For daily wit & wisdom, sign up for the Almanac newsletter.
No content available.
Giant pumpkins are in the news at harvesttime. Wondering how to grow a huge pumpkin? Start early! See our tips and tricks on how to grow a big(ger) pumpkin at home.
The Mythical Giant Pumpkin
New England state fairs are famous for their pumpkin competitions. Year after year, we see champion pumpkin records smashed. In 2018, a New Hampshire man named Steve Geddes grew a pumpkin that weighed 2,528 pounds and won the top prize at the Deerfield, NH, fair. It still holds the title as the largest pumpkin in North America.
Geddes also came remarkably close to the record for heaviest pumpkin in THEWORLD. The world record for largest pumpkin goes to Mathias Willemijns of Belgium, whose pumpkin weighed in at 2,624 pounds on October 9, 2016. He’s in the Guinness Book of World Records.
You need to prepare your soil in the fall before you plan to grow your giant pumpkin. Pumpkins are hungry feeders and also need a lot of space for their vines to spread out, so a giant pumpkin needs a giant amount of space. Think up to 1,200 square feet or, roughly, a 40-foot diameter circle.
Make sure your planting and growing area gets full sun (8 hours of sunlight per day)!
Till up a 10-foot diameter bed. Spread 6 inches of composted manure over the bed and till it in.
Shape bed into a low broad mound and cover it for the winter with a straw mulch.
Note: If you plan to grow more than one seed, then prepare another mound at least 10 feet apart.
Also, take a soil test. If your soil is acidic, apply lime in fall to bring soil to a more neutral pH.
In late winter or early spring, put down compost.
How to Grow a Giant Pumpkin at Home
As these pumpkins generally take about 120 days to mature, you’ll ideally want to get a head start by seeding seeds indoors in peat pots about a month before your average last frost date. Seeds germinate at temperatures of 65° to 75°F and soil temperatures of 70° to 90°F.
Once your most vigorous seedling has several leaves, transplant it into the bed that was prepared in the fall.
We suggest you use a cold frame, hoop house, or high tunnel to protect the plant from late frosts and to warm up the ground, which encourages the pumpkin plant to start growing. It doesn’t have to be fancy—four stakes with clear 6-mil plastic sheeting stapled over top will do. A cold frame should cover at least a 4-foot diameter area around the young plant.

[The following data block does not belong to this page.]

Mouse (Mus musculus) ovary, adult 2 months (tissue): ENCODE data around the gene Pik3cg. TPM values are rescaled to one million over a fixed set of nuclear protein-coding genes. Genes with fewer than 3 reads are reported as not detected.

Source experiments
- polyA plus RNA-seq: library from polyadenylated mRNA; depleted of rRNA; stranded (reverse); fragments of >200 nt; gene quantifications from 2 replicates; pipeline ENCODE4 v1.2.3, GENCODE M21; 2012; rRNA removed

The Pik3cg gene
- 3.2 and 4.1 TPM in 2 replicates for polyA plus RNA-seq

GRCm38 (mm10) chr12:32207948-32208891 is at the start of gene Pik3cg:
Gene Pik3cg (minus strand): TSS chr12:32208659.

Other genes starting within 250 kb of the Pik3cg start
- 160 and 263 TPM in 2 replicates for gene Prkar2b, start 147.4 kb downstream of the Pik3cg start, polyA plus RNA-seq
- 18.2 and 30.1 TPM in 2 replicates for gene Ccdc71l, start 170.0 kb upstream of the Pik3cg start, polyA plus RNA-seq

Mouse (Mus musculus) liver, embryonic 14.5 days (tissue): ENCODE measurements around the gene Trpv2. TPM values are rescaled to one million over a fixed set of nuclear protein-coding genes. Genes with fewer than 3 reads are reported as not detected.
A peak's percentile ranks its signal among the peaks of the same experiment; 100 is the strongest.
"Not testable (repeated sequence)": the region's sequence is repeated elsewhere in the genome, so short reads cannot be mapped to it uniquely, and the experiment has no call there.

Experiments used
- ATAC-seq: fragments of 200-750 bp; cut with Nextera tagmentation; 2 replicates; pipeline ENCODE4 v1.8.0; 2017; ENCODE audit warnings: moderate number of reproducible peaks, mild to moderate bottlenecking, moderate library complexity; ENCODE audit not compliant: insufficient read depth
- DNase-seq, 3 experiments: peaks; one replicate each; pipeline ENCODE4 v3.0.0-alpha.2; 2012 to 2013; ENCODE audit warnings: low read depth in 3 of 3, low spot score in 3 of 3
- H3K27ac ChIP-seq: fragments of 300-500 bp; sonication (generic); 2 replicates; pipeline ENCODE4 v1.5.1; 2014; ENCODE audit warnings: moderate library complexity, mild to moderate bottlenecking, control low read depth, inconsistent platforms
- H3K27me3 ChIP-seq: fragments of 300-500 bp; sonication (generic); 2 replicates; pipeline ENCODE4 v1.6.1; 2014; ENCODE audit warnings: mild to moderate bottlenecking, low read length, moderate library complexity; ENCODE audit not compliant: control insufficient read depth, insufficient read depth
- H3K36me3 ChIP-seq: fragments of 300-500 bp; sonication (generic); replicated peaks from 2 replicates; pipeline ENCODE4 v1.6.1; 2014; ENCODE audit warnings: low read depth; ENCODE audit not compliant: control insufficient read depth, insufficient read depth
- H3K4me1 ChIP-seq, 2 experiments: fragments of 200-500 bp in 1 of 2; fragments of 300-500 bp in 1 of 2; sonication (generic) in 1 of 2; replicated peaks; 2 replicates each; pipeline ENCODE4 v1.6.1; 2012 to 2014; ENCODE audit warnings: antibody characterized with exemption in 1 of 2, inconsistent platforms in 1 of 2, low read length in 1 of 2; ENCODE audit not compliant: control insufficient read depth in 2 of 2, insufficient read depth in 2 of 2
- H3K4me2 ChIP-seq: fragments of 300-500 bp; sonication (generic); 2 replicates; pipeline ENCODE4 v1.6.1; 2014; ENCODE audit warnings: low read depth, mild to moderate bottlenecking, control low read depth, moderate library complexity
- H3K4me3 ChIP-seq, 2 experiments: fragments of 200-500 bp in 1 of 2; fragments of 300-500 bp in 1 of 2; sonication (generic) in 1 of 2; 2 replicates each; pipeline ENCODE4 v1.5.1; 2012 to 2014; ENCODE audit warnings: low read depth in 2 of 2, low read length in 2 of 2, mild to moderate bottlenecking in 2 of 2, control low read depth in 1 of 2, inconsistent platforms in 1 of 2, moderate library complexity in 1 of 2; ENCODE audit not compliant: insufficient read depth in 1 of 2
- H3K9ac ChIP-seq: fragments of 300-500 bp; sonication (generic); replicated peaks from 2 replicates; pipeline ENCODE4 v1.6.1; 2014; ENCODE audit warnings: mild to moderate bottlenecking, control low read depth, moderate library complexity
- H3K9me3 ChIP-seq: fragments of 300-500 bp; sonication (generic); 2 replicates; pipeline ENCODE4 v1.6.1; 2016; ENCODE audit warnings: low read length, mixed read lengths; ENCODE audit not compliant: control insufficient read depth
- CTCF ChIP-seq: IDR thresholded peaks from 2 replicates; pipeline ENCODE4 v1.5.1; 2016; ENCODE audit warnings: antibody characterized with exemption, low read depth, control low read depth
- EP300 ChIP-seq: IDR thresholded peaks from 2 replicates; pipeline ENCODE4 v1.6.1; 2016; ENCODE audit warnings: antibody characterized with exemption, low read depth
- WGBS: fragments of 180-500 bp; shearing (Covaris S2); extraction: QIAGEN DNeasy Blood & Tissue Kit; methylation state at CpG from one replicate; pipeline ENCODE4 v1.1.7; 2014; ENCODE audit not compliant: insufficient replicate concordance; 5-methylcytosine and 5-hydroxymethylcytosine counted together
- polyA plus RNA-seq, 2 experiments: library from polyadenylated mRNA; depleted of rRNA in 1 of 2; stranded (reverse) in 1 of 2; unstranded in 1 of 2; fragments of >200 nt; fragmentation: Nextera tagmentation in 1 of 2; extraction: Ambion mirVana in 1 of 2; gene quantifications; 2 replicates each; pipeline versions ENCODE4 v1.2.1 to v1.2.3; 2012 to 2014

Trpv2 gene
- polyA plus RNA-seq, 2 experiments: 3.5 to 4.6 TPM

After you plant the seeds, fertilize every two weeks or so with decomposed manure, compost or fertilizer.
Pumpkins need a LOT of water. Check soil daily. The ground should ALWAYS be moist, but not soggy. Always water at the soil level, never on the leaves, which can encourage disease. Water and fertilize the soil under all the vines, not just the main root system, to encourage maximum uptake.
Do not let weeds grow in your pumpkin patch and be careful not to step on the ground or compact the soil near your pumpkin.
To put all the energy into ONE pumpkin, pick off all flower buds until the pumpkin vine is about 10 feet long. After this, let several flowers to develop into pumpkins, but remove all but the largest fruit after several weeks of growth.
Stake down or bury leaf nodes along the vine. These will root and help prevent wind from rolling the vines.
Hand-pollinate pumpkins to increase the number of seeds that develop and the likelihood for bigger fruits. To do this, pull off the petals of male flowers, which look like straight stalks, and dab these on the female flowers, which have little round ball-shaped ovaries at their base. Note that the male flowers will appear before the female flowers; be patient.
As the pumpkin gains size, gently slip a large piece of cardboard or piece of wood under the fruit to avoid rot and insect problems. Or, you could spread sand below the pumpkin.
Add a canopy of shade cloth over the chosen pumpkin. Full sun is necessary for maximum growth, but sunlight will also harden the skin of the fruit earlier, restricting its ultimate size.
Remove the rootlets that form along the vine for several feet on either side of the pumpkin so that the vine can lift freely from the ground as the pumpkin grows.
Spread a couple inches of soil over roots that form along other parts of the vines to encourage a larger root system.
Prune the lateral vines that develop off the main vine once they reach about 8 feet in length. Though, in general, you want as many leaves as possible to feed energy to the growing pumpkin, the plant begins to divert more energy to vine growth (rather than fruit growth) if the vines are allowed to grow to an excessive length.
Harvest your pumpkin at the end of the season just before the first frost. It will appear pale yellow to orange-ish red when it is ready.
Margaret Boyles is a longtime contributor to The Old Farmer’s Almanac. She wrote for UNH Cooperative Extension, managed NH Outside, and contributes to various media covering environmental and human health issues. Read More from Margaret Boyles